[Okta Webinar] Learn how to a build a cloud-first strategyRegister Now

x
  • Status: Solved
  • Priority: Medium
  • Security: Public
  • Views: 507
  • Last Modified:

PC vs MAC graphic design

Hi, I need some help here. I know this topic has been beaten down to death, but I want some recent reviews with today software and technology. I know this will elicit a lot of passionate answers...but, I need help!

To start with, I work in a 100% PC environment, running Windows Server 2003 AD and exchange.

We outsource 100% of our graphic work out, until just recently. We just hired a new marketing director who will be doing some minor graphic designing. The majority of the work will still be out source. Graphic that she is mainly working on is just print work. She will only be using Adobe Creative Suite 5.5 Design Standard for her work.

Here are some of my conerns:
- GPO will not work unless we go with a third party software
- Scripts will not work from my research unless its written in perl
- Full access to every single server shares (not good)
- OS X, once on domain can get buggy (long boot up time, dropping from domain, etc)
- IT Staff has no knowledge on MAC
- Support and managing will be difficult or challenging

Below are the specs that I receive from her and my specs on the pc.

iMAC:
i7 3.4ghz
8gb ram
2tb SAS hdd
AMD Raedon HD 6970
OS X

PC:
i7 3.4hgz Extreme ed.
12gb ram
2tb SAS hdd
AMD Raedon H 6870
24" HD monitor
blu ray optical drive
win7 pro 64bit

Can the PC do exactly what the Mac can do? Software, fonts wise, etc...

Thanks in Advance!
0
ZerodotZerodotZerodotZero
Asked:
ZerodotZerodotZerodotZero
  • 4
  • 4
  • 3
  • +5
5 Solutions
 
Dave BaldwinFixer of ProblemsCommented:
It won't matter whether the PC and Mac can everything the same.  Many Mac users perceive their computer as being easier to use even when they are doing exactly the same thing as they would do on a PC.  Macs do come with some fonts that aren't normally found on PCs.

I suggest you keep the Mac off the network as much as possible and don't treat it like a PC.
0
 
CanusRufusCommented:
In the past the Mac was the way to go when it came to graphics. They built the computers name and reputation on this and it was so. However, as time has moved forward....There is no reason to do graphics one machine platform vs. the other.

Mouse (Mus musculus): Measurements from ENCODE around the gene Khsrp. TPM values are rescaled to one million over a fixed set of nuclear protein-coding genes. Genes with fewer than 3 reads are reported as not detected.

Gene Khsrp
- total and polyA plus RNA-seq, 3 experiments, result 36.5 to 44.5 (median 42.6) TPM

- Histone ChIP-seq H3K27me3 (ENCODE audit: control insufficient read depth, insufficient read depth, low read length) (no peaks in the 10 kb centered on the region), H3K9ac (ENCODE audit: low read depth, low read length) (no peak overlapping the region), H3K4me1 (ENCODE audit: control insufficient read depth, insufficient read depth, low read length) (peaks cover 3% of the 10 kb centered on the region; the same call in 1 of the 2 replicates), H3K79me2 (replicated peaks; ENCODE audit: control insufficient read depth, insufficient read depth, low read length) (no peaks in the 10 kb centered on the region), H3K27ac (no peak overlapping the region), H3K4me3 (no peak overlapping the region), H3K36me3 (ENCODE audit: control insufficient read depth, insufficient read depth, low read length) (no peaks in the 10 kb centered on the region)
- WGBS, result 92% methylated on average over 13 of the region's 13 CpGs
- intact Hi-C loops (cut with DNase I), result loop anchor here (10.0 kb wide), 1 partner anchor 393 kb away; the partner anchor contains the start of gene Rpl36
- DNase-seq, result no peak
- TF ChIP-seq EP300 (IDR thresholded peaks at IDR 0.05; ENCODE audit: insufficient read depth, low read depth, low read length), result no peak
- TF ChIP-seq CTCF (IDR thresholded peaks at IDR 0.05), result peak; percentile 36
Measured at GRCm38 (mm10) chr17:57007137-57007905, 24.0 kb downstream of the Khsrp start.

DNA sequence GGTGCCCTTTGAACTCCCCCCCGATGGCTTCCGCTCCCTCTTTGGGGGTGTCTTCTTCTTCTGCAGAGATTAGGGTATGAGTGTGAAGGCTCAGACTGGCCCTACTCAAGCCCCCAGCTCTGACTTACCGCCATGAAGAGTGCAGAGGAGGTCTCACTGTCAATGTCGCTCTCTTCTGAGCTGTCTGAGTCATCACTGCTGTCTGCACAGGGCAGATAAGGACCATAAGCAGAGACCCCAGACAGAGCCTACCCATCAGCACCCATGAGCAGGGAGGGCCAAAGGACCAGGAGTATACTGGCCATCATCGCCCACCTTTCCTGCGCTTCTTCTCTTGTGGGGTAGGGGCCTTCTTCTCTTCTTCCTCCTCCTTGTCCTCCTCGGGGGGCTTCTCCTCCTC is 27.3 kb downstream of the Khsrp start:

The only difference for graphics is the look and feel of the computer. I know it sounds funny but to an artist this means everything! I would not put the Mac on your network for sole reasons that you are not familiar with it and its running different AV and security software. I would not want to be responsible for a virus/malware porting through the mac into your network.
If they need a system on your network, provide a suitable Windows PC (although transferring files from Mac to Windows and back is a whole new can of worms), or have the mac on you network isolated and not connected to anything unless it's local. VLAN out the internet connection if need be.

PS. For Video the mac is still the way to go but that gap is closing fast as well.
0
 
tharsternCommented:
We deal with mainly Printing Companies, and Mac's are the norm in any 'Studio'.

Consider separating the Mac/Studio network via VLAN or separate network. Shared network storage can be set up if files need to be shared.

There is no reason why the Macs would need to be on the domain at all, in fact most are not in this kind of set up.

Separate internet connection can be set up if required, and also they could have a pc in the studio for any domain related applications, or a virtual machine (parallells/Fusion).



0
What does it mean to be "Always On"?

Is your cloud always on? With an Always On cloud you won't have to worry about downtime for maintenance or software application code updates, ensuring that your bottom line isn't affected.

 
athomsfereCommented:
Yes, it can do exactly the same.

A huge difference between yesterdays Macs and todays Macs of myth is graphic design /  Adobe CS stuff.

Once upon a time, Adobe wrote its products for the Mac OS and the PowerPC architecture. Now Apple uses Intel CPUs and Adobe writes for Windows first and then ports to the Mac OS. All of the traditional edges that the MAC ecosystem had over PCs for Adobe work are gone.

I am not alone in saying this either, though current benchmarks are hard to find.
But read some of this
http://www.tomshardware.com/forum/297994-31-help-photo-video-editing-rendering-gaming


Outside of that, there is also the support. Mac OS and your AD will not play all that nicely, some things will work, others will require alot of work to get working and some things won't work at all!
0
 
DavidCommented:
I profoundly disagree with DaveBaldwin.  There are differences that make the Apple product much more productive, efficient, and stable. First, you are running UNIX, not windows.  The system is somewhat closed, in that Apple doesn't let developers put in dozens of different runtimes with different revisions that can conflict and cause instability.  Apple controls the drivers.

Don't believe me?  get a DOS prompt, cd to \
then enter dir mfc***.dll /s

I have no doubt you'll have a half dozen different versions of the same files, perhaps well over a dozen versions of some of these runtimes all over your computer.  All these take up memory when they are invoked, and conflict.  But apple's o/S uses a shared runtime model. One version gets loaded, once.  Less memory overhead.  No registry to corrupt either.  But that is just one of of dozens of reasons the O/S is "better", plenty of others if you start digging.

You use the right tool for the job. If your graphic artist is a mac person, let her use it.  OSX is a tier-one development/porting environment for the latest versions of the best of the best products.  Software runs better and more efficiently on those platforms.  The code is COMPILED and optimized for the processors as well.  Any C developer will tell you that in a windows environment, you can't optimize any commercial software due to all the platforms you have to support and all the different chips that are used.    Threading actually works too, and you can't beat the backup.